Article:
Businesses come, businesses go
By Lynette Sowell
My front porch
During 2019, I’ve enjoyed going through our newspaper archives from 1959, 1969, and 1979 for our weekly section called From the Vault. It’s a big year for our city – 140 years – and a big year for the newspaper -125 years, this October. I figured a trip down memory lane would be interesting and fun for readers, and my publisher was on board with the idea. We’ve had a number of sponsors to buy in with this idea too – the Copperas Cove Chamber of Commerce, Manning Homes, Joey Acfalle, Fresh Pressed Coffee, and CCISD.
One thing I’ve noticed is the opening of many, many businesses in our city over the past six decades. Burger King opened 40 years ago this year, and I’ve seen articles for the first 7-Eleven being constructed in our city, Cove State Bank, and more. During my more than nine years at the paper, I’ve seen businesses come and businesses go, just in that short time.
I’m sure business owners would agree with me that getting the word out, then getting and keep customers is paramount to them staying afloat. How can a business owner do that while still keeping operations going? That’s the $100,000 question and there’s no magic formula for making that happen.
Last Monday evening I had the privilege of facilitating a workshop through our Copperas Cove Economic Development Corporation. We talked about a business owner’s marketing toolbox. There’s no wonder-tool that guarantees a following and buzz.
I told those who attended that marketing is more than just advertising – it’s a complete picture of how you present your business to your customers and the community. I am a firm believer that a business marketing toolbox should contain a combination of digital, print, and in-person tools that are part of a complete package.
We talked about the elephant in the room – Facebook. Once a novelty for business promotion, it is becoming more and more of an echo chamber as businesses fight for notice among an ever-updating stream of information that include posts from friends of their vacation photos, yet another “event” being promoted, pictures of cats, dogs, meals, and clever memes. Facebook is “free” but owners of business pages discover that their posts aren’t getting the “reach” – views – that they once did. It can be a time waster. And how many of us have logged on only to see an event which already occurred that we might have been interested in? For that business owner, they’ve lost out on customers. The information then gets swallowed up in the ever-updating news feed and we forget.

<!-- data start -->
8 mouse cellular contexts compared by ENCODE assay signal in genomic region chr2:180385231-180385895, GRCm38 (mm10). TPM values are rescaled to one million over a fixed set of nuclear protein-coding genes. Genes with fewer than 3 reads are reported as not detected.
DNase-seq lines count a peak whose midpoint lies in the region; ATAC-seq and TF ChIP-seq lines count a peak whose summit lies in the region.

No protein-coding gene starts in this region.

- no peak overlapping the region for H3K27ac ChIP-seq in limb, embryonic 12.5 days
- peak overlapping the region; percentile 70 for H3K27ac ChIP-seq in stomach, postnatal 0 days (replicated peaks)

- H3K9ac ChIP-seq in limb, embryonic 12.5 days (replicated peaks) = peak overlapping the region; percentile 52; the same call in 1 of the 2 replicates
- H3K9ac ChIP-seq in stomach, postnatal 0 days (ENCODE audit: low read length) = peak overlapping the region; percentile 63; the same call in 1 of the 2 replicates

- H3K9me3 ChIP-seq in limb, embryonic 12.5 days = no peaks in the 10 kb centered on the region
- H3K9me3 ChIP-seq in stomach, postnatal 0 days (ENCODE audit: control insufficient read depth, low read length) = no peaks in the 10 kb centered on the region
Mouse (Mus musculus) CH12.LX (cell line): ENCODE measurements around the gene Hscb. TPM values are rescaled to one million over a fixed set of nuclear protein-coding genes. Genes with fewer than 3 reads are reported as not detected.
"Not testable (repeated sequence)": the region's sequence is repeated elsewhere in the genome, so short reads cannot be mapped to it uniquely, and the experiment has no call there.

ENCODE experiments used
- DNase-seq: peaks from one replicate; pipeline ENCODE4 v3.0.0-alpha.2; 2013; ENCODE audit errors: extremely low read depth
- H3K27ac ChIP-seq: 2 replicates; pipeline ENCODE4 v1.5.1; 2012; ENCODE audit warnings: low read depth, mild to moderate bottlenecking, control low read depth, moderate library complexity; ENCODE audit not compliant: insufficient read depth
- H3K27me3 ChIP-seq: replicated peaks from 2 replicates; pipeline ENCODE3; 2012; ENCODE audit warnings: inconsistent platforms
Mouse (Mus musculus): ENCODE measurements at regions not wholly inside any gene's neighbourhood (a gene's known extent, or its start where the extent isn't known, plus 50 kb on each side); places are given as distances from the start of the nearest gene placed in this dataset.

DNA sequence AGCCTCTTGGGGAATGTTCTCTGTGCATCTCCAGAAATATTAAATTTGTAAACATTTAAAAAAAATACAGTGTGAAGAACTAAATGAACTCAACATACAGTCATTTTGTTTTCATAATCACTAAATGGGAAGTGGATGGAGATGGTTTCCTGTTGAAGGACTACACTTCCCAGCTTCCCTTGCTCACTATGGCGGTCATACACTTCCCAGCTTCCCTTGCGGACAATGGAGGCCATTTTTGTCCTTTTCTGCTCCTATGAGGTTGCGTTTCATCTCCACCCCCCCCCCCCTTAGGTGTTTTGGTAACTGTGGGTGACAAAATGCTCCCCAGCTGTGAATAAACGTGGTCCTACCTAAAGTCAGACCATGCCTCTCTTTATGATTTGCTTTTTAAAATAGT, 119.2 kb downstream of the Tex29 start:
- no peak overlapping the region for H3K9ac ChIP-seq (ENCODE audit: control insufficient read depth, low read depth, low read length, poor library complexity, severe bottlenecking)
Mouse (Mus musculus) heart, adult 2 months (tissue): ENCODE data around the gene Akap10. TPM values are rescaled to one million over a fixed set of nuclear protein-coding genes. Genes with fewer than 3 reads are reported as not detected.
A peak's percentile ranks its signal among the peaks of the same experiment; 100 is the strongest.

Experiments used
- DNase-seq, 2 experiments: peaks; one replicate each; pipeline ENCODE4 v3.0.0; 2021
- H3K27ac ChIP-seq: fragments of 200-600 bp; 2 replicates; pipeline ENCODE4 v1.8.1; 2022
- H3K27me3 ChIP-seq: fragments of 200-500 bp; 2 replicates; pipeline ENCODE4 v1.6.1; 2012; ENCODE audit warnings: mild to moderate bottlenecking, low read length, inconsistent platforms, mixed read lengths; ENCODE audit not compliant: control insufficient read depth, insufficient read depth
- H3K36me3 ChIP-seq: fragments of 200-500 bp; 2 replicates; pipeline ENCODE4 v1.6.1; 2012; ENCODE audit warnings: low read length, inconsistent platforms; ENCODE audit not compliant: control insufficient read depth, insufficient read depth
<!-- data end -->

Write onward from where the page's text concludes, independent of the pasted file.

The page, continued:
I’ve heard it said that “no one reads the paper anymore” and that’s an extreme statement. Thousands of readers in Copperas Cove might disagree with them. They’re not no one – an intentional double-negative. As someone who manages the news flow in our office and also sells advertising, I’ve found us rising to the challenge of proving that statement wrong.
Many people toss unsolicited mail into the trash, but our subscribers have given us their dollars to state that, “Yes, I want the information you are providing to me.” It’s a readymade audience for a business. We also have a monthly digital reach that numbers in the tens of thousands online. I don’t believe that taking out one ad is a guarantee your business will be seen. There are no one-ad-wonders.
A good marketing and advertising plan includes a combination of regular, consistent exposure in three ways – digital, print, and in-person. Where in-person is concerned, what is a business doing for the community? Pause for a moment and think of a chicken restaurant in our city – we have seven. What’s the first one(s) that come to mind? I’m willing to bet that for many of us, aside from a national brand, we think of restaurants who have done more than just “sell chicken.”
Many larger businesses have a leg up on others because they have a marketing team that sets in motion a plan to get customers and clients and keep them coming back. Good customer service is important for that returning customer. No business has completely flawless customer service, and when mistakes happen, it is important to make things right.
Businesses need each other, especially smaller businesses. Again, I see a myriad of older advertisements in our archives from smaller businesses that are long-gone, and other businesses still operating. It’s important for businesses to understand the seasons and go with the flow, anticipating dry times and looking ahead to what happens if their most loyal customers PCS.
At the end of the workshop, I was excited to distribute advertising gift certificates that totaled more than $500 in value for those who attended. We’re not here just to take your advertising dollars and forget about you. Like the Copperas Cove News, the Copperas Cove Courier, the Copperas Cove Press, and our Copperas Cove Leader-Press, we are here to make a difference in our community and the small businesses we regularly support. I’d rather sit down with a business owner and come up with a plan than make a grab for cash. We are thankful for those who place their confidence in us. Whatever a business owner does to market themselves, they should be consistent, be aware, and be proactive. Marketing is a constantly evolving process that a business must work on over time.